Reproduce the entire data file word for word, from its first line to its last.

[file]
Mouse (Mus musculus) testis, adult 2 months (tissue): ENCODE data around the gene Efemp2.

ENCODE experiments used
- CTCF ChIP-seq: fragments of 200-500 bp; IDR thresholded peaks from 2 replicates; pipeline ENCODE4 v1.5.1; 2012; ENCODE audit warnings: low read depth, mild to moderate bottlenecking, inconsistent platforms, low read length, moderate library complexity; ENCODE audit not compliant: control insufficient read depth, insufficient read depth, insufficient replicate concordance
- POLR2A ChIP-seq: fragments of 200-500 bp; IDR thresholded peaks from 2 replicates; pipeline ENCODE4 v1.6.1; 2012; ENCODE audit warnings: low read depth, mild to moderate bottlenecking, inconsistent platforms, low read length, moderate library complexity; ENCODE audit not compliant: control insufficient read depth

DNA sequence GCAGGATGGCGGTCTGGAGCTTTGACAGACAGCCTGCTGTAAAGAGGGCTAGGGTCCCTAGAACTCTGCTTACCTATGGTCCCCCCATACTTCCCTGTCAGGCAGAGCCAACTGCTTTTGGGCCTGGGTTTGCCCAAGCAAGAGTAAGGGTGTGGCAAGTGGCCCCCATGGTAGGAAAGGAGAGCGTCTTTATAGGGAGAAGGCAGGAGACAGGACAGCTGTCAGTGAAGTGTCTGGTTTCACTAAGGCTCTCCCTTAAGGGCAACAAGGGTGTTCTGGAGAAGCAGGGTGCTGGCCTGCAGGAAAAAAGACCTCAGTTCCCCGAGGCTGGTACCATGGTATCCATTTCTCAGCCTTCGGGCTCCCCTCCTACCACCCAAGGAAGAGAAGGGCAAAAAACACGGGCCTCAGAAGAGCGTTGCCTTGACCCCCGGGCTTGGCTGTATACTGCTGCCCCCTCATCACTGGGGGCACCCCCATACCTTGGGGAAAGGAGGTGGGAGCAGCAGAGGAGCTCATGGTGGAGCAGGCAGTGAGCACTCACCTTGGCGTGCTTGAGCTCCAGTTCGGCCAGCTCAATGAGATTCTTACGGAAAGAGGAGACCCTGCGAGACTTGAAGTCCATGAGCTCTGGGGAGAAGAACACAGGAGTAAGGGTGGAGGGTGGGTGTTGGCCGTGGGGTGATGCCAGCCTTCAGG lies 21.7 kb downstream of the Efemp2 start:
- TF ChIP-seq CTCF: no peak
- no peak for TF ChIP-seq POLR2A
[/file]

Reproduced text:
Mouse (Mus musculus) testis, adult 2 months (tissue): ENCODE data around the gene Efemp2.

ENCODE experiments used
- CTCF ChIP-seq: fragments of 200-500 bp; IDR thresholded peaks from 2 replicates; pipeline ENCODE4 v1.5.1; 2012; ENCODE audit warnings: low read depth, mild to moderate bottlenecking, inconsistent platforms, low read length, moderate library complexity; ENCODE audit not compliant: control insufficient read depth, insufficient read depth, insufficient replicate concordance
- POLR2A ChIP-seq: fragments of 200-500 bp; IDR thresholded peaks from 2 replicates; pipeline ENCODE4 v1.6.1; 2012; ENCODE audit warnings: low read depth, mild to moderate bottlenecking, inconsistent platforms, low read length, moderate library complexity; ENCODE audit not compliant: control insufficient read depth

DNA sequence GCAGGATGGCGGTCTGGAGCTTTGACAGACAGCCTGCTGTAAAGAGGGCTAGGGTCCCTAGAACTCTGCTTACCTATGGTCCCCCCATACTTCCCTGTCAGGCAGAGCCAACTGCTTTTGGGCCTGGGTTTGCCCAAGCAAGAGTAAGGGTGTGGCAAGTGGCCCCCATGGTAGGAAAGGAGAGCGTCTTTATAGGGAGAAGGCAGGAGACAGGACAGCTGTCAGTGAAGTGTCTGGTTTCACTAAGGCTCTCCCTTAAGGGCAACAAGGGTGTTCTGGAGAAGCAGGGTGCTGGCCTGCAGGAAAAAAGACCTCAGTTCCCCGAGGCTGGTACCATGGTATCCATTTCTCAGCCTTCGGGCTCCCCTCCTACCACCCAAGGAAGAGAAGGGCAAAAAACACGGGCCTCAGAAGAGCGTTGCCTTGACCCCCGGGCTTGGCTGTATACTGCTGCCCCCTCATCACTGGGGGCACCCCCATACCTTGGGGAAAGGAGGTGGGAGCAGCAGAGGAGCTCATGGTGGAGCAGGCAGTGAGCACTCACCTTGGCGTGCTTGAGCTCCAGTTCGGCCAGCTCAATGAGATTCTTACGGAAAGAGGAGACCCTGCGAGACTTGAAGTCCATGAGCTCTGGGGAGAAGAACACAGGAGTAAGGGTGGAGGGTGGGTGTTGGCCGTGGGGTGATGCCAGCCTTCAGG lies 21.7 kb downstream of the Efemp2 start:
- TF ChIP-seq CTCF: no peak
- no peak for TF ChIP-seq POLR2A